Universiteit Leiden

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Proefschrift

Targeted Therapy for Triple-Negative Breast Cancer

The research described in this thesis focused on identifying novel drug targets and synergistic combinations for triple-negative breast cancer (TNBC), a virulent subtype of breast cancer with a dismal prognosis and limited therapeutic options.

Auteur
McLaughlin, R.P.
Datum
12 december 2018
Links
Thesis in Leiden Repository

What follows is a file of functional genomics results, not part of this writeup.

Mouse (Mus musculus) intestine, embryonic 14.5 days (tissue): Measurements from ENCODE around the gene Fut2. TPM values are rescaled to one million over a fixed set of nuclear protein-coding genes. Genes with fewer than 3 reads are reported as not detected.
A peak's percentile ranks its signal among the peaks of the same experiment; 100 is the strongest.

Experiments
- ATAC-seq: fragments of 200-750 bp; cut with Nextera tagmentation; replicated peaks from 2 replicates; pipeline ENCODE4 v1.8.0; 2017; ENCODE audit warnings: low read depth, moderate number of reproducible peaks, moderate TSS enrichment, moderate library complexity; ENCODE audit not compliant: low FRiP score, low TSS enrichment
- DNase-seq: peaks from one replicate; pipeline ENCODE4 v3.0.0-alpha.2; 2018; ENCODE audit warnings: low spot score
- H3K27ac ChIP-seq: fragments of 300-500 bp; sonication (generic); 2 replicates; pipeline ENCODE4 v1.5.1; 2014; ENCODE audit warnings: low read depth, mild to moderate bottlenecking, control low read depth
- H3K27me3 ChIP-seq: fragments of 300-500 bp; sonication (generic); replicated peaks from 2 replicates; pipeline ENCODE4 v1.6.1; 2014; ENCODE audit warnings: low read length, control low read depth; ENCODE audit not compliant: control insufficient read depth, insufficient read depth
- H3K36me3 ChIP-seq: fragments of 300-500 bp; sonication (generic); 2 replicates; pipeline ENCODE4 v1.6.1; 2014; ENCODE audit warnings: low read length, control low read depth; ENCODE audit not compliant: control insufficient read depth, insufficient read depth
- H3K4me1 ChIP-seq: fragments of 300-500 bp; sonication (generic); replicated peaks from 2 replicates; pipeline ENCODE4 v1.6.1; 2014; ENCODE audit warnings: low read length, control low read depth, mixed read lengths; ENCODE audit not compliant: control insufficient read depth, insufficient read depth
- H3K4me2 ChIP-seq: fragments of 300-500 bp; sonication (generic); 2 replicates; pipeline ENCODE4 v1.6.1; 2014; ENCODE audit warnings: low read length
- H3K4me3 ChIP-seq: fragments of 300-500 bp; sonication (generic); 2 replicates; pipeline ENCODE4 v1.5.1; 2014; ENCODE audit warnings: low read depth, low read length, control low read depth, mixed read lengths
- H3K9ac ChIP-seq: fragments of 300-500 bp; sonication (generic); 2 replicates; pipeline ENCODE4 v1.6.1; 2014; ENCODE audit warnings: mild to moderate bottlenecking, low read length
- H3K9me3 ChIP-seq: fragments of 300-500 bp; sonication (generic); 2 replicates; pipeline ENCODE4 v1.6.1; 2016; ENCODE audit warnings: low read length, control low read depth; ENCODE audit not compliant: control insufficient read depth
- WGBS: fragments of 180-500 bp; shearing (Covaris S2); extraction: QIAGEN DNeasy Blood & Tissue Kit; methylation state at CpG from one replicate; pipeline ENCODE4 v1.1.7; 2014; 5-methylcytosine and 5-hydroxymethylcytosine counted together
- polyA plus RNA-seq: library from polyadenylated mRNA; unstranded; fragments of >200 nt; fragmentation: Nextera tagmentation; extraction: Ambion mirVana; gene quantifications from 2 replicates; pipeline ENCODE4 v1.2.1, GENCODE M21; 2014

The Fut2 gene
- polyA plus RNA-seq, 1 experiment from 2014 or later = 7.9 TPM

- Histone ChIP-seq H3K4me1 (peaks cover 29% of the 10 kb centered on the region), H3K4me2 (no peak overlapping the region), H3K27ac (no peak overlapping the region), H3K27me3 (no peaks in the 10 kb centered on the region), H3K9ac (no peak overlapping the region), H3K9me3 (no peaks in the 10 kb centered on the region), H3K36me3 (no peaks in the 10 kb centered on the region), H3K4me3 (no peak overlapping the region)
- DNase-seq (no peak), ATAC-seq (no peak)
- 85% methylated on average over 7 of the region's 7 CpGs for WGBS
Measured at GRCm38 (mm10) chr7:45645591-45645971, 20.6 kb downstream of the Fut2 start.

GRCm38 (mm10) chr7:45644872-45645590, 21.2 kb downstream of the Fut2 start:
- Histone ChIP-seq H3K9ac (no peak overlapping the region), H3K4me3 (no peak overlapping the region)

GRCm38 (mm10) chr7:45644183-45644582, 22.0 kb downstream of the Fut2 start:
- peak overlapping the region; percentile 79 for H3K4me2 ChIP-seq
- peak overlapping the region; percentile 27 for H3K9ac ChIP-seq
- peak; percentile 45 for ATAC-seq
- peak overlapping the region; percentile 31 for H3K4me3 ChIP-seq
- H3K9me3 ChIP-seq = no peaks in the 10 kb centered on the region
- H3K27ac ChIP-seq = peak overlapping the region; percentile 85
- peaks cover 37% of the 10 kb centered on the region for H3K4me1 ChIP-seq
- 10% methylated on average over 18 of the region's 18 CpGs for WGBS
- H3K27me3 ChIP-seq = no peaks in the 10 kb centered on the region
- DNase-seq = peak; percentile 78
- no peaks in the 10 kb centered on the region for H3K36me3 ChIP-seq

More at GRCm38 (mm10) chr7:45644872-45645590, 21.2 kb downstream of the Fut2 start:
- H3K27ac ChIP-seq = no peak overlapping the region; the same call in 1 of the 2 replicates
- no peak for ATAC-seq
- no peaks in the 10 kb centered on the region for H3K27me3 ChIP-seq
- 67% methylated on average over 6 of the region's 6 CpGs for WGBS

The research described in this thesis focused on identifying novel drug targets and synergistic combinations for triple-negative breast cancer (TNBC), a virulent subtype of breast cancer with a dismal prognosis and limited therapeutic options. In particular, the work centred on reversing resistance of TNBC cells to EGFR inhibitors. High-throughput kinase inhibitor library-based screens were utilised to evaluate the potential of novel targeted agents in a panel of TNBC cell lines and subsequently identify TNBC-specific genetic dependencies using siRNA-based screening. The signal transduction pathways perturbed by drug treatment were delineated and subsequently scrutinised using transcriptomic profiling and western blotting. The impact of drug treatment or gene silencing on cell death, proliferation, cell cycle progression and migration was assessed simultaneously. This work demonstrated that TNBC cell lines resistant to both MEK and Akt inhibitors are sensitive to disruption of CDK function. Additionally, it revealed that novel CDK inhibitors with strong activity against P-TEFb/CDK9 are highly effective against TNBC cells as single agents and in combination with multiple targeted therapies. These agents provoked profound down-regulation of multiple oncogenic pro-proliferative pathways, the silencing of which was detrimental to TNBC cell proliferation, thus defining several genes as potential future drug targets.

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